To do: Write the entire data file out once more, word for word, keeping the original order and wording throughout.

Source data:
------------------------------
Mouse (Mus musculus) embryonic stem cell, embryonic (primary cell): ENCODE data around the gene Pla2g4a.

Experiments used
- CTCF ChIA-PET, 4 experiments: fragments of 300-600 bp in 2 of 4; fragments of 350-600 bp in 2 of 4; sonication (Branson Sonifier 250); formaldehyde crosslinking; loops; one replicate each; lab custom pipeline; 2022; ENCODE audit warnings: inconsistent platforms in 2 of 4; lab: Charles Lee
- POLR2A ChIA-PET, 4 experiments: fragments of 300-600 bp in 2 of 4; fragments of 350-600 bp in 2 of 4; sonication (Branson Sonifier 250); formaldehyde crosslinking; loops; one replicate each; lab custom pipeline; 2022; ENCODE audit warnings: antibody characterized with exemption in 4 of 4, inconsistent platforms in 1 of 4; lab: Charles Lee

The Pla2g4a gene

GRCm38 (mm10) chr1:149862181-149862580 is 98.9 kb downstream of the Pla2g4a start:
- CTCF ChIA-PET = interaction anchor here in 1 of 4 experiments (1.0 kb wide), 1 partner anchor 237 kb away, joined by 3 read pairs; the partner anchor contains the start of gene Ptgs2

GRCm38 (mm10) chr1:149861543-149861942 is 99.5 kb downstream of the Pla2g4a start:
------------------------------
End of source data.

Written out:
Mouse (Mus musculus) embryonic stem cell, embryonic (primary cell): ENCODE data around the gene Pla2g4a.

Experiments used
- CTCF ChIA-PET, 4 experiments: fragments of 300-600 bp in 2 of 4; fragments of 350-600 bp in 2 of 4; sonication (Branson Sonifier 250); formaldehyde crosslinking; loops; one replicate each; lab custom pipeline; 2022; ENCODE audit warnings: inconsistent platforms in 2 of 4; lab: Charles Lee
- POLR2A ChIA-PET, 4 experiments: fragments of 300-600 bp in 2 of 4; fragments of 350-600 bp in 2 of 4; sonication (Branson Sonifier 250); formaldehyde crosslinking; loops; one replicate each; lab custom pipeline; 2022; ENCODE audit warnings: antibody characterized with exemption in 4 of 4, inconsistent platforms in 1 of 4; lab: Charles Lee

The Pla2g4a gene

GRCm38 (mm10) chr1:149862181-149862580 is 98.9 kb downstream of the Pla2g4a start:
- CTCF ChIA-PET = interaction anchor here in 1 of 4 experiments (1.0 kb wide), 1 partner anchor 237 kb away, joined by 3 read pairs; the partner anchor contains the start of gene Ptgs2

GRCm38 (mm10) chr1:149861543-149861942 is 99.5 kb downstream of the Pla2g4a start: